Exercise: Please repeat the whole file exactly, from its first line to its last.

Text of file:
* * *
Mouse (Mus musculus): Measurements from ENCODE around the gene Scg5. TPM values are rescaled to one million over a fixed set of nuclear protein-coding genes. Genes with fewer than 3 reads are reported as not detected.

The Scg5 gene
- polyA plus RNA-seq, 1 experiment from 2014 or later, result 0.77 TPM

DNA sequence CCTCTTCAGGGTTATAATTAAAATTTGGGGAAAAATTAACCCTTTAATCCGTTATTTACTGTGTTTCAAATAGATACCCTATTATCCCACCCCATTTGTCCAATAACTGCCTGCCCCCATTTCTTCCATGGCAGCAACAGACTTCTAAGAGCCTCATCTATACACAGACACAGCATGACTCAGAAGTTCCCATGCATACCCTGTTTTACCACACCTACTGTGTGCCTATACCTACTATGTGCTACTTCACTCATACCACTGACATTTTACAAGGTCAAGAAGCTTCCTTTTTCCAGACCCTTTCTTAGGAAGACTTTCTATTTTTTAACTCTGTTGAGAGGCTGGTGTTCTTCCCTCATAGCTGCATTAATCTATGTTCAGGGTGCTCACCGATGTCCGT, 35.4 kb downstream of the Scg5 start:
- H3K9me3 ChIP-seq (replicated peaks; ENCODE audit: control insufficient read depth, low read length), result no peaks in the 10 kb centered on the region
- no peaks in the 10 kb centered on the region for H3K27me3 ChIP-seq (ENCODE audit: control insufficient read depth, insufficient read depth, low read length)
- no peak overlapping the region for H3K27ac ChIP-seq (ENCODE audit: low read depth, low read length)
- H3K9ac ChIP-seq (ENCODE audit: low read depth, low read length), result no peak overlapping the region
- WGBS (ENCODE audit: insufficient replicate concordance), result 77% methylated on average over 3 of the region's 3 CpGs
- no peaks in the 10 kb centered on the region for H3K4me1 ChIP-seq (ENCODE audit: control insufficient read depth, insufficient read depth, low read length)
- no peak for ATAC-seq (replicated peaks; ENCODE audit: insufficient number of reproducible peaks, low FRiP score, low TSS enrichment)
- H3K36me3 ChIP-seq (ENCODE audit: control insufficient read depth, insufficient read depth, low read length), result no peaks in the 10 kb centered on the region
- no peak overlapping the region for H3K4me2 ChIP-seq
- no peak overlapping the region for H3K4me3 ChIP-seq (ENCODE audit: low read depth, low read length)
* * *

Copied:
Mouse (Mus musculus): Measurements from ENCODE around the gene Scg5. TPM values are rescaled to one million over a fixed set of nuclear protein-coding genes. Genes with fewer than 3 reads are reported as not detected.

The Scg5 gene
- polyA plus RNA-seq, 1 experiment from 2014 or later, result 0.77 TPM

DNA sequence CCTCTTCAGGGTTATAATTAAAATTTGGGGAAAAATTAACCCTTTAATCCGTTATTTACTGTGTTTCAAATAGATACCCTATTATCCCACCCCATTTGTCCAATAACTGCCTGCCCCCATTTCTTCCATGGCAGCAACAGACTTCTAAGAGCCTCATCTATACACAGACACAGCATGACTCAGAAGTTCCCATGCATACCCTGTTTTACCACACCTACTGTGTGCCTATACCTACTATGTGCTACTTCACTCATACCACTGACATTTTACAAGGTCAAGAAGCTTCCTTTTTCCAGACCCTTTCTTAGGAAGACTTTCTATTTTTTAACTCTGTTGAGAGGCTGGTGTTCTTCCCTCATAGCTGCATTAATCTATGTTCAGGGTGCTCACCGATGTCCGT, 35.4 kb downstream of the Scg5 start:
- H3K9me3 ChIP-seq (replicated peaks; ENCODE audit: control insufficient read depth, low read length), result no peaks in the 10 kb centered on the region
- no peaks in the 10 kb centered on the region for H3K27me3 ChIP-seq (ENCODE audit: control insufficient read depth, insufficient read depth, low read length)
- no peak overlapping the region for H3K27ac ChIP-seq (ENCODE audit: low read depth, low read length)
- H3K9ac ChIP-seq (ENCODE audit: low read depth, low read length), result no peak overlapping the region
- WGBS (ENCODE audit: insufficient replicate concordance), result 77% methylated on average over 3 of the region's 3 CpGs
- no peaks in the 10 kb centered on the region for H3K4me1 ChIP-seq (ENCODE audit: control insufficient read depth, insufficient read depth, low read length)
- no peak for ATAC-seq (replicated peaks; ENCODE audit: insufficient number of reproducible peaks, low FRiP score, low TSS enrichment)
- H3K36me3 ChIP-seq (ENCODE audit: control insufficient read depth, insufficient read depth, low read length), result no peaks in the 10 kb centered on the region
- no peak overlapping the region for H3K4me2 ChIP-seq
- no peak overlapping the region for H3K4me3 ChIP-seq (ENCODE audit: low read depth, low read length)